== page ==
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Wednesday, January 16, 2008


Dead lambs

My good friend Claire has introduced me to an interesting concept:

In the James Herriot books, one of the recurring jobs he's called to perform as a country vet is delivering lambs. In crisis births, sometimes one lamb can die in utero, generally the lamb that's stuck halfway born. When that happens, a vet has to extract the dead lamb as gentle as possible, because until that lamb comes out, the live ones can't be born.

Some ideas can be like that. You have them in your head for ages, not quite getting them down, not quite working them out, but they've been there for so long that you can't quite lose the idea that they ought to be ideas you can use. Even if they're not completely workable, and quite possibly never were, or never will be because the moment to write them has passed. As long as they're in there, they may be taking up space and energy you need to create new stories.

Those are dead lambs, blocking the delivery of live ones.

How to deal with them? One way, if you can find a gentle enough vet, is to tell them; get them out in the open, so that your subconscious has some sense of having finished them, even if it's finished them in a conversation. (The subconscious does sometimes think telling a story in a conversation counts as finishing it, which is why it's not always a good idea to tell stories before you've written them.) Another way is simply to decide against them; consider them finished, deliver them yourself and acknowledge them dead. Other people may have other methods; I'd be interested to hear.

The main thing to remember is this: they're not the only lambs you'll ever have. The sheep remains fertile. If you can have one idea, you can have others, better ones. The really bad thing is if you continue to pound at them, trying to revive them, rather than turning your attention to ideas that might actually benefit from your care. Have faith in your future ideas; there's always more ideas where the first ones came from.

Wow, I really like this. And thinking of them as lambs makes them seem so unthreatening. Just a gentle little lamb.

Sometimes I get these big huge ideas and they scare me because I don't think I'll ever be a good enough writer to do them justice. So there they sit, blocking the other ideas. But a lamb? Yeah, I can handle that.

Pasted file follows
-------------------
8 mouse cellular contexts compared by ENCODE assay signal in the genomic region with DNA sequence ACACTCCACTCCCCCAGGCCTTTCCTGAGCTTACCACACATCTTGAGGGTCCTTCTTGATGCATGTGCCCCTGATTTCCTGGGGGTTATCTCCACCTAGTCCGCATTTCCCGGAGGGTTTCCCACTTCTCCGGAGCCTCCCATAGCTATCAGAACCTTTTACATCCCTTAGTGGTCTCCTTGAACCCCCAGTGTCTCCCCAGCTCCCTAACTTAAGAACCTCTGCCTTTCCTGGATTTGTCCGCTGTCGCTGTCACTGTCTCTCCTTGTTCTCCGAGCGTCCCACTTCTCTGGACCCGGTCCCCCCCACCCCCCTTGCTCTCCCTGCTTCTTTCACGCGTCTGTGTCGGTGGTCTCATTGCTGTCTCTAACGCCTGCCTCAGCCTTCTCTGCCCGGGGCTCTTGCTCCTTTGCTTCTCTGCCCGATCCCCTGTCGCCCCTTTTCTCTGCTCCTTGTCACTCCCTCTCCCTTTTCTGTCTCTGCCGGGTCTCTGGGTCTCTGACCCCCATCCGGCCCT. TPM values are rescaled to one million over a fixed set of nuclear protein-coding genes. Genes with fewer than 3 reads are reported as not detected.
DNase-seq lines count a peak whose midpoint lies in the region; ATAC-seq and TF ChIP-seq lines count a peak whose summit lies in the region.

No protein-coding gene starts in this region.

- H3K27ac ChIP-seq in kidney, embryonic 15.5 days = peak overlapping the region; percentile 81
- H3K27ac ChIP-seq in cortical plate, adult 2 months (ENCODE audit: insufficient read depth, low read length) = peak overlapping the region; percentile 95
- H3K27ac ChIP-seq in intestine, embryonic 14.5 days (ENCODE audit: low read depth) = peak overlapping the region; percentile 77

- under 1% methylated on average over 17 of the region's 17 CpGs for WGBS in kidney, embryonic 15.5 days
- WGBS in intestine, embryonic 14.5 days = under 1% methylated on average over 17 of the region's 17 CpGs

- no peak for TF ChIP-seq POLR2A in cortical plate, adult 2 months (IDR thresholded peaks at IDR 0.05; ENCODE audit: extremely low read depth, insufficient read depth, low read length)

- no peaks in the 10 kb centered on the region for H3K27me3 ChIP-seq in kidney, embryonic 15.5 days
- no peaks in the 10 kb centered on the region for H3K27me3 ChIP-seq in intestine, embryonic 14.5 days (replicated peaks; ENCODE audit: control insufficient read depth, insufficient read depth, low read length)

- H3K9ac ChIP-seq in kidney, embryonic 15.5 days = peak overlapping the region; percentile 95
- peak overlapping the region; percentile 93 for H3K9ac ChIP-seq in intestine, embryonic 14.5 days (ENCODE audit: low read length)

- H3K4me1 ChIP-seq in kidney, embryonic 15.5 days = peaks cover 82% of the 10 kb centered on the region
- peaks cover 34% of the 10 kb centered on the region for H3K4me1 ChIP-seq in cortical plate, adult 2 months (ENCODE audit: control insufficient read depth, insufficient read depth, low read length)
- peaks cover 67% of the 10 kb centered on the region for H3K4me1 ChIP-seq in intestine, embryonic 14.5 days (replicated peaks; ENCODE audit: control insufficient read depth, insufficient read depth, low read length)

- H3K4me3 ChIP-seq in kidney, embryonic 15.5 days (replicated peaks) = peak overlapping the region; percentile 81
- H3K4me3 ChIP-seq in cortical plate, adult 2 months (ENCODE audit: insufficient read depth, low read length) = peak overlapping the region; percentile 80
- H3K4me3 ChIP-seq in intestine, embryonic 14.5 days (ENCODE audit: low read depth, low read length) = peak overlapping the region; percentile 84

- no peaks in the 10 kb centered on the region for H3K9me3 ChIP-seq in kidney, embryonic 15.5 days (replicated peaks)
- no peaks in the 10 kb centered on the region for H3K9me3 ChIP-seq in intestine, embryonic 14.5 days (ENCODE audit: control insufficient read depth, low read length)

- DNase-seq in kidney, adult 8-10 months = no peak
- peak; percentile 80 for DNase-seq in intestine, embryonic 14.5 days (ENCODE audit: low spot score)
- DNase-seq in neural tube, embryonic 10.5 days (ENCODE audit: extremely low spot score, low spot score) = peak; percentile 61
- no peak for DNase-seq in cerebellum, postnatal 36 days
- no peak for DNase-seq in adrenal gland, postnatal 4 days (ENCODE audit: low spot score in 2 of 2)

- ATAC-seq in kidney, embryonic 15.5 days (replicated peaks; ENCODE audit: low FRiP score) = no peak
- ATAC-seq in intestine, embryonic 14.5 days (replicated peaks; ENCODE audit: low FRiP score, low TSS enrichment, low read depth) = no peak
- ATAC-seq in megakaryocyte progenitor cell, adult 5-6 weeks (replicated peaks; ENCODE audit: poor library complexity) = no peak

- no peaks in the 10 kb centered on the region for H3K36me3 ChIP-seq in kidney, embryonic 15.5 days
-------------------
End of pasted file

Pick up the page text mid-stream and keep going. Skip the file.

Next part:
This coincides with an idea I picked up from "Writing Down the Bones" that writers need to practice writing just as musicians need to practice on their instrument. These "dead lamb" ideas are also good practice. Once I accepted the idea of practicing my writing I found myself less stressed. Not everything I write has to be perfect or even be finished. Sometimes they are just "dead lambs," just for practice.
An interesting way of putting it...though now as I'm brainstorming, I keep getting the disturbing mental of dead lambs getting shoved out of my ears.

Another way I enjoy getting cold ideas off the stove to make way for other pots to boil is to simply store them. I have an "idea" document where I type up most anything I think of if it doesn't apply to my current project. That way I don't worry about forgetting it, but I can go back anytime to reference it. Also, if I browse through it and see an idea that, at the time, I thought was brilliant and now recognize to be rather..well..dull or stupid, I can delete it.
Yes, that can work. I think of it, inelegantly, as something like dropping half-ideas on the compost heap and seeing if they mutate into anything interesting. Generally the best results are when a couple of half-ideas suddenly interbreed into a whole one.

The main thing, I find, is to simply drop them into the back of my mind and stop worrying about them. If you poke them, they won't mutate, they'll just die of stress; on the other hand, if you leave them alone, they can surprise you. The germ of the book I'm working on now occurred to me about a year before I actually started writing it, for instance...
I love this image.

You can always make lamb stew. Or lamb curry perhaps?

That said, it's good to recognise a dead lamb when you see one.
This way of thinking about writing chimes with the idea of "kill your darlings" which my dad always bastardises as "sacrifice your babies"... the idea of taking away your children (your favourite children) for the good of the work as a whole. It makes sense that those children are infact stillborn.

It also reminds me of Nick Cave's discription of his songs as "my crooked brood of sad eyed children".

It's a very dark metaphor for thinking about writing. I know branfan see's the fact that they are lambs as comforting, but I find it upsetting, the idea of dead baby creatures that I have failed to give life to. I've seen lambs being born in the way you describe and its an amazing and wonderful site, when they suddenly click into life after they are delivered in gore and fear. Sometimes those lambs or ideas can be saved, and sometimes they die.

I prefer Josh's pot metaphor in terms of considering my own ideas and work, simply because its less traumatic and death filled. But I prefer the dead lamb thing as an idea, it's darkness and the vividness of the idea make it one that sticks (unpleasently) in the mind.
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